1. How we understand ourselves
  2. How we relate to others 
  3. How we connect to the world around us

When we tune-in, we can learn about our inner resources, abilities and limits. We begin to understand our strengths and weaknesses and become open to receiving candid feedback. This allows us to see new perspectives and continue down our path of learning and self-development. 

What are the blind spots?

“I don’t know that I don’t know something.”

The challenge in self-awareness is we all have blind spots. 

 

Blind spots: (noun) Things we may not be aware of about ourselves or in relation to others. 

Blind spots are created due to either a  lack of a skill or competency or the inability to see  how our stories, beliefs, mindset, feelings or past experiences impact our behaviors. This is called unconscious incompetence, simply put

I don’t know that I don’t know something. Below are the steps that people go through learning new skills as outlined in a model that was developed by Noel Burch in 1970, called the four stages of competence. The model highlights two factors that affect our thinking as we learn a new skill: consciousness (awareness) and skill level (competence). 

Our blind spots have control over us and our actions. Yet, when we understand the underlying unconscious mechanism that drives our thinking and actions, we have the ability to choose our next steps.

We can use awareness to move to the next step on the ladder, from unconscious incompetence to conscious incompetence. This is the act of moving from “I don’t know that I don’t know something” to “I know that I don’t know something.” Once we are aware of what we don’t know, we have choices available to us. 

A case study: building awareness in a senior leader

In my work with senior leaders, increasing awareness is one of the first areas I work on. One of my favorite examples is a client who was completely unaware of the impact his communication style had on others. As a senior leader he was a strong problem solver and was driven to achieve results in a very timely manner. However, his approach was not getting the best out of the people around him. This was his unconscious incompetence.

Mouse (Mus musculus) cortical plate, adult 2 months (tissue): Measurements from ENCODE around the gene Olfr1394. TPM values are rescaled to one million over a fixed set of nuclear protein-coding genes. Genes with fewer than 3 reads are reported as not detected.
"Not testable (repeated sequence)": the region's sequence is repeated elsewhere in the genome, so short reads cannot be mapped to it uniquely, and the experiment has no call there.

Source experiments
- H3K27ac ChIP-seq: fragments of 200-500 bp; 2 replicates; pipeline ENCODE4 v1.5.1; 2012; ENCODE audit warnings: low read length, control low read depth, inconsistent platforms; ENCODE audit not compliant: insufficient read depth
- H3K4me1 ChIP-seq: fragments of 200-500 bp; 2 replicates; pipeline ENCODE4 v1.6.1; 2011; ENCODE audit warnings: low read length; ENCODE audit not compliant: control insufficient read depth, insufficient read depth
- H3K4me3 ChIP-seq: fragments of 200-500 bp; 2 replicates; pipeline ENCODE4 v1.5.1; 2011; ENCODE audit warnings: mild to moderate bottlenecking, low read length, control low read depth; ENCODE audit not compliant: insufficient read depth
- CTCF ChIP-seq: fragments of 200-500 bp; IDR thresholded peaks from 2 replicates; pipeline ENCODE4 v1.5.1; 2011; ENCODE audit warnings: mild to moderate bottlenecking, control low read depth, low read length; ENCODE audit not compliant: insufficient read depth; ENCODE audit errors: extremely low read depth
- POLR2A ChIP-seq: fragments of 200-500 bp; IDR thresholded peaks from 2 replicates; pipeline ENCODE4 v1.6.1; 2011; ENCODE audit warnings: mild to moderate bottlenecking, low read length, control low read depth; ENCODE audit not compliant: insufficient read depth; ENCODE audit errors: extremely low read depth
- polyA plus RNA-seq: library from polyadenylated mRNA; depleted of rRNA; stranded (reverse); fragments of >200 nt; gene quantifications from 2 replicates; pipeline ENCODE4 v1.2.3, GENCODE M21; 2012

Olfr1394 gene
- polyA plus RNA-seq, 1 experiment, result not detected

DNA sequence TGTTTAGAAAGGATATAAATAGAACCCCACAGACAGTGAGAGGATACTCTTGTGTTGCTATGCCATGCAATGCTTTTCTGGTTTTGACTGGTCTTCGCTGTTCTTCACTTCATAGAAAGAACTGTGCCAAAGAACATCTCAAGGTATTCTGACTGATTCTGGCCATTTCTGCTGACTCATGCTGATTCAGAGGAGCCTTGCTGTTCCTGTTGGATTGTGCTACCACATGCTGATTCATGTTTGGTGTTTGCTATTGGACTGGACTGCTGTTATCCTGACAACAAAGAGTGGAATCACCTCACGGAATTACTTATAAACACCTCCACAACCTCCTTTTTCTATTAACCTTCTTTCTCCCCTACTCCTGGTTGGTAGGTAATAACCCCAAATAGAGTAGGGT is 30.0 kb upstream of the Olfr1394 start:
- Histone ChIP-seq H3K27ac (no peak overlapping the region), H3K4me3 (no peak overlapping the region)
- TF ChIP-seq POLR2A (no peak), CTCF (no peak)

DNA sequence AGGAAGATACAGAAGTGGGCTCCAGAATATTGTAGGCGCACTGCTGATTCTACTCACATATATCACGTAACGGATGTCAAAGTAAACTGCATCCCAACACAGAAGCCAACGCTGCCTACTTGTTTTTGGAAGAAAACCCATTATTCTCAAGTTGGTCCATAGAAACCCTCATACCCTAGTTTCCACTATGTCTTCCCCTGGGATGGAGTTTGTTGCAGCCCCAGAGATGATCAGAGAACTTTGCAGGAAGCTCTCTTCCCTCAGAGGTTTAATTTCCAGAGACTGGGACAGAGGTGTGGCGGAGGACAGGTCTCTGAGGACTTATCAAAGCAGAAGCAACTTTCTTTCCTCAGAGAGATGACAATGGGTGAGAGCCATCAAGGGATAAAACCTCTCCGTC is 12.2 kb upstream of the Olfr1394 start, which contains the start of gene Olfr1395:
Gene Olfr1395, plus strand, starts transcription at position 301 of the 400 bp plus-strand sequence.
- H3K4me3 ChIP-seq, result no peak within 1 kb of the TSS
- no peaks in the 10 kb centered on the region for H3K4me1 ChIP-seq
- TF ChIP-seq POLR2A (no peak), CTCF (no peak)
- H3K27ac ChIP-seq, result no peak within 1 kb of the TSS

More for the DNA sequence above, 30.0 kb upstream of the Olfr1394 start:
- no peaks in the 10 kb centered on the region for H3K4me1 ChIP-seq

After completing Leadership Circle 360 Assessment, he received feedback on how others perceived him. They saw him as driven, but his direct style was perceived as not collaborative. As a result people did not feel motivated to work with him. At meetings, he dominated conversations and didn’t give space for others. In reviewing his results, he went from unconscious incompetence to conscious incompetence. This information gave him the choice
to then  acknowledge his behavior and move into action, the next steps in the conscious leadership framework. 

Increase our awareness through feedback from others

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One of the best ways to become more self-aware is through asking for feedback from others. 

Self-Awareness Tip #1: I often suggest that leaders find people who they trust to tell them one thing they can do going forward to be a more effective leader. This is what Marshall Goldsmith refers to as Feedforward as a way to focus on the future and not the past. 

 

Self-Awareness Tip #2: I also advise that leaders listen to feedback with curiosity and without attaching to the feelings that come up. There are also more formal instruments available to seek feedback from others such as the 360 assessment or 360 interviews. Both are valuable methods to increase awareness through feedback from others. 

Increase our awareness through self-inquiry

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Equally important, is becoming more aware through self-inquiry. This means questioning, exploring, examining and investigating anything regarding oneself.

 Self-Awareness Tip #3: Psychometric instruments such as DISC and EQ provides a lens to better examine our individual attributes. These assessments help us better understand ourselves and the impact we have on others.